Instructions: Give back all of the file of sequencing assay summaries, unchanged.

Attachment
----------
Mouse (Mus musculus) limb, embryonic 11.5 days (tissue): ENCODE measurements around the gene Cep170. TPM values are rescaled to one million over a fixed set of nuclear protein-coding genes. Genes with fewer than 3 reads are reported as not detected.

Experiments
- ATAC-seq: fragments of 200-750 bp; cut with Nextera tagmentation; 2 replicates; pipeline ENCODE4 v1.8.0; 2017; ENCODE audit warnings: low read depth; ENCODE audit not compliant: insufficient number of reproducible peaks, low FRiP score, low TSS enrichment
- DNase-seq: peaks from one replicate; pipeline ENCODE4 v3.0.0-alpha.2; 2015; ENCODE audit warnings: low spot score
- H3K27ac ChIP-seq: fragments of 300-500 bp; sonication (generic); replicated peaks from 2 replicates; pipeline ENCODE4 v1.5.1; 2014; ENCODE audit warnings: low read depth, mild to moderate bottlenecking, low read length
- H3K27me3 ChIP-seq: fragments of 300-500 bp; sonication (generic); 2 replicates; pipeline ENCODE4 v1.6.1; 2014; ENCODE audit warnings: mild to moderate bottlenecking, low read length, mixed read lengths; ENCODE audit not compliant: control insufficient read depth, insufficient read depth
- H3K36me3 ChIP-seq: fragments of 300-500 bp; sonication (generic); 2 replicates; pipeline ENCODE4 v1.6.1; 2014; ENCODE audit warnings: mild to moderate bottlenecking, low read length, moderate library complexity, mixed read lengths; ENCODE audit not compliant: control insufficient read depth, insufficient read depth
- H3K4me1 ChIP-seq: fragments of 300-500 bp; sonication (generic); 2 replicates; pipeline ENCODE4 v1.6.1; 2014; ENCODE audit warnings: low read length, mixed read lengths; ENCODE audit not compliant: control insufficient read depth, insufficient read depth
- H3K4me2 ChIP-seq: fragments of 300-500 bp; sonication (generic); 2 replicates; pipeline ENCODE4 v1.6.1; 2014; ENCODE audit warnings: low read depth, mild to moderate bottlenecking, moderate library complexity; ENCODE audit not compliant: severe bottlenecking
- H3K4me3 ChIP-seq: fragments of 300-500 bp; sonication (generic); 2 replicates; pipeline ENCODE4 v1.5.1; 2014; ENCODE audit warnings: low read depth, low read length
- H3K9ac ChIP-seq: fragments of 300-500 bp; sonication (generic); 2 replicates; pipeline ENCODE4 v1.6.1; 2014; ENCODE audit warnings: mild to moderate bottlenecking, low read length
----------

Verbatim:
Mouse (Mus musculus) limb, embryonic 11.5 days (tissue): ENCODE measurements around the gene Cep170. TPM values are rescaled to one million over a fixed set of nuclear protein-coding genes. Genes with fewer than 3 reads are reported as not detected.

Experiments
- ATAC-seq: fragments of 200-750 bp; cut with Nextera tagmentation; 2 replicates; pipeline ENCODE4 v1.8.0; 2017; ENCODE audit warnings: low read depth; ENCODE audit not compliant: insufficient number of reproducible peaks, low FRiP score, low TSS enrichment
- DNase-seq: peaks from one replicate; pipeline ENCODE4 v3.0.0-alpha.2; 2015; ENCODE audit warnings: low spot score
- H3K27ac ChIP-seq: fragments of 300-500 bp; sonication (generic); replicated peaks from 2 replicates; pipeline ENCODE4 v1.5.1; 2014; ENCODE audit warnings: low read depth, mild to moderate bottlenecking, low read length
- H3K27me3 ChIP-seq: fragments of 300-500 bp; sonication (generic); 2 replicates; pipeline ENCODE4 v1.6.1; 2014; ENCODE audit warnings: mild to moderate bottlenecking, low read length, mixed read lengths; ENCODE audit not compliant: control insufficient read depth, insufficient read depth
- H3K36me3 ChIP-seq: fragments of 300-500 bp; sonication (generic); 2 replicates; pipeline ENCODE4 v1.6.1; 2014; ENCODE audit warnings: mild to moderate bottlenecking, low read length, moderate library complexity, mixed read lengths; ENCODE audit not compliant: control insufficient read depth, insufficient read depth
- H3K4me1 ChIP-seq: fragments of 300-500 bp; sonication (generic); 2 replicates; pipeline ENCODE4 v1.6.1; 2014; ENCODE audit warnings: low read length, mixed read lengths; ENCODE audit not compliant: control insufficient read depth, insufficient read depth
- H3K4me2 ChIP-seq: fragments of 300-500 bp; sonication (generic); 2 replicates; pipeline ENCODE4 v1.6.1; 2014; ENCODE audit warnings: low read depth, mild to moderate bottlenecking, moderate library complexity; ENCODE audit not compliant: severe bottlenecking
- H3K4me3 ChIP-seq: fragments of 300-500 bp; sonication (generic); 2 replicates; pipeline ENCODE4 v1.5.1; 2014; ENCODE audit warnings: low read depth, low read length
- H3K9ac ChIP-seq: fragments of 300-500 bp; sonication (generic); 2 replicates; pipeline ENCODE4 v1.6.1; 2014; ENCODE audit warnings: mild to moderate bottlenecking, low read length